stephen b

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I use a Ti goat Raven omni bivy - 8 oz. ( it also has bug net) under a plain tarp or even under my T-P/ Pyramid shelters ( ID George tarp or GL SL 5) at times. It helps protect my WM down bag and adds a little warmth if needed. Other times I just use my sleeping bag and pad on a tyvek ground sheet w/o a bivy.

IMO and where you live a GS like tyvek is a good idea in really wet ground ( I live in OR- so know what SW WA. weather is like). The TG bivy has a sil nylon bottom, but if there is enough pressure into very wet ground it can cause a hydrostatic pressure and maybe possibly get some moisture in. Do not know this for sure, but have heard this to be the case with some people that use TarpTents in very wet conditions.

Plus, another reason for a GS is even with a bivy like TG, it is not real tough material so I would want something to protect my pad. I sometimes use just a CC pad, but often carry a 12 oz inflatable.

Tyvek is very tough and light wt. If you try and push a pen through it, you will see how puncture resistant it is. My 27-28" x 84" tyvek sheet weighs I think about right at 3 oz- so cheap insurance. And keeps the light wt. bivy even cleaner, and dryer.
 
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Lawnboi

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Iv gotten some water under my paratarp... but thats only cause I was an idiot and pitched it in the worst place I could. Pitch in a good spot and you will be just fine without a floor, and with a waterproof bivy you really shouldnt have to worry if a little water sneaks in.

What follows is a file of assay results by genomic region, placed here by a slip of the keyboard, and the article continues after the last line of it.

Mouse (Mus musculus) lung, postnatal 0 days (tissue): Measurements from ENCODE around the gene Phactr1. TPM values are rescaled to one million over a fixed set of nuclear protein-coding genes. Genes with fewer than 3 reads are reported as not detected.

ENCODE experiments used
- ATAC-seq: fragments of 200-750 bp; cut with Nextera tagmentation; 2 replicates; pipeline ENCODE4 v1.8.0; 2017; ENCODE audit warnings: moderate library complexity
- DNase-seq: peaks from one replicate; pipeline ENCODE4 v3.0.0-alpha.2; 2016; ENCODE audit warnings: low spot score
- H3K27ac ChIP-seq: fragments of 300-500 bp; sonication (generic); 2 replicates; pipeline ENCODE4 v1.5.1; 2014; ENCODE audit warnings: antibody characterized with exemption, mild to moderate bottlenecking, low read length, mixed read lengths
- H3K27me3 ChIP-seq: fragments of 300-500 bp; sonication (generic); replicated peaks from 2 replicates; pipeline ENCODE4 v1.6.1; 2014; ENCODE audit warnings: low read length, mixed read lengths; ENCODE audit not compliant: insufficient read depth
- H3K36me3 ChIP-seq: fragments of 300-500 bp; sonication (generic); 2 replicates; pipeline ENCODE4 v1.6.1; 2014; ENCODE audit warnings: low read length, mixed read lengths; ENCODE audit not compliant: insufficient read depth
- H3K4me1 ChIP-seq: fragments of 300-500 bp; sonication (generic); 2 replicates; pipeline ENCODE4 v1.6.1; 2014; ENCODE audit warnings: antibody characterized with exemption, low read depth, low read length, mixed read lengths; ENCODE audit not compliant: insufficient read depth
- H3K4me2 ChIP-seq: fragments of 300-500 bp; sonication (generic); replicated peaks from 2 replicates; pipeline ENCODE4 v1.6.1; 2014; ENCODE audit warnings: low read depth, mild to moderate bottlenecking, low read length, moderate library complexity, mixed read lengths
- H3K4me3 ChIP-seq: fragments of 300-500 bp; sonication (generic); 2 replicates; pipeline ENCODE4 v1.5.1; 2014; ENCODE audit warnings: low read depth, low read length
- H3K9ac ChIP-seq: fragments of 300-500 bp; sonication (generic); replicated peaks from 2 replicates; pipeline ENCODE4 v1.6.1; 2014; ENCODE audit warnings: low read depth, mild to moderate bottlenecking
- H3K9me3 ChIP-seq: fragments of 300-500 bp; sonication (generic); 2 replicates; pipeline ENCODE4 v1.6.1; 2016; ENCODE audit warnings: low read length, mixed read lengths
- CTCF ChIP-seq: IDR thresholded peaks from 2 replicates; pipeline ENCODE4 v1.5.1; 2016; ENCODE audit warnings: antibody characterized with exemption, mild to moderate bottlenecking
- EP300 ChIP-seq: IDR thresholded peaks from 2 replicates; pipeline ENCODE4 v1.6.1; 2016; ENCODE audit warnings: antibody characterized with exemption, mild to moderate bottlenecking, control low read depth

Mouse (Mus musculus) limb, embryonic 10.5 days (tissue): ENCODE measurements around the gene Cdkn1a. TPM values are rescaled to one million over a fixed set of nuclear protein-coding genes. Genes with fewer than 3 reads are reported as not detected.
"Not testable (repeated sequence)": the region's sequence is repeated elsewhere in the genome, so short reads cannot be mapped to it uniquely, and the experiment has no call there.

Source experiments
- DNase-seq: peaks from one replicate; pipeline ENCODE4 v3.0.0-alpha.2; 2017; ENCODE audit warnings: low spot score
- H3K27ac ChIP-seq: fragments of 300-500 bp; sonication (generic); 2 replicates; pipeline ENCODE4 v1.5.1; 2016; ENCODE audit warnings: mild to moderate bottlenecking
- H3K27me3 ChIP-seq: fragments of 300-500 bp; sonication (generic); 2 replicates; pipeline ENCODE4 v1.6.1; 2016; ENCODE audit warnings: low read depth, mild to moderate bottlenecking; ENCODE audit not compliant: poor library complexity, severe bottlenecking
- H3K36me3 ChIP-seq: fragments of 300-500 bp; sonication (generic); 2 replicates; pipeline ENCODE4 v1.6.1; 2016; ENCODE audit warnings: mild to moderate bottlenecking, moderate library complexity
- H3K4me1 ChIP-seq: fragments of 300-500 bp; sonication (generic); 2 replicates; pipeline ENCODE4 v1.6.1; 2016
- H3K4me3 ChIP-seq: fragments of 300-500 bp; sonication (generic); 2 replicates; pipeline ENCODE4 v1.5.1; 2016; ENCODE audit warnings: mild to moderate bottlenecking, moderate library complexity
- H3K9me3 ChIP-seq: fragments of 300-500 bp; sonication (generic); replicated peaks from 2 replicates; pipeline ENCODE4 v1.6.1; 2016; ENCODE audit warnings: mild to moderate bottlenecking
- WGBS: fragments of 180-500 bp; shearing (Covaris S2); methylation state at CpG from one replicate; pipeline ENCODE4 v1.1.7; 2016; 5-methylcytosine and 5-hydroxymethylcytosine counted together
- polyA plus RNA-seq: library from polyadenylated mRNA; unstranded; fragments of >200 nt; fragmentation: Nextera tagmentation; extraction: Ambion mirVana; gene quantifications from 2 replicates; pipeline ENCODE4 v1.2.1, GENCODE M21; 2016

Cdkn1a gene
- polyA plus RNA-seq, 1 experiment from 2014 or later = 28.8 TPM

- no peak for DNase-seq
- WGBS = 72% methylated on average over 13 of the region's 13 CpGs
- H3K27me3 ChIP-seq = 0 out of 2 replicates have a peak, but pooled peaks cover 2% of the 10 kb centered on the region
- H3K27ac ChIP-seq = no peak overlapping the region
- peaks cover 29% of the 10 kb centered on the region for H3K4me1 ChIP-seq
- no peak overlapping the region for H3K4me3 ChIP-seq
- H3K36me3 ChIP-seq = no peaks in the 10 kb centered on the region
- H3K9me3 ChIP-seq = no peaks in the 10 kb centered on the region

Im going with a full waterproof bivy this year with my tarp. Ill be using a paratarp and ID bugabooII. I know the tarp works well, just need to test the bivy more before I start saying its great. Although after a few backyard nights in the ID bivy I can say i dont think im going to be dissappointed.

The space you have for cooking, eating and milling around under a tarp is awsome. I can walk under the thing with my boots all muddy and not have to worry. Its just nice not being cooped up in a little tent. The ventilation is also very nice for warmer weather camping.

I still use a foam pad to protect the bivy and my bag and what not from the ground. Im not yet willing to give up my zlite, its much too functional for so many things.
 
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Rocky

Rocky

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Stephen it is funny that you mentioned tarptent because that is the tent I currently have.
 

RosinBag

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I use my bivy whenever it is most advantagous based on type of hunting. This year during Nevada scouting and Colorado elk hunting I used it exclusively. Colorado got pretty cold and I used a 15 degree bag the entire time. I would say the bivy gives you about 5 degrees more on your sleeping bag.
 
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Rocky

Rocky

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Thanks RosinBag. With your bivy do you put anything under it or do you clean the area under it and call it good?
 

RosinBag

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I just kick out a spot like a deer making their bed. The material in the Big Agnes bivy is very durable.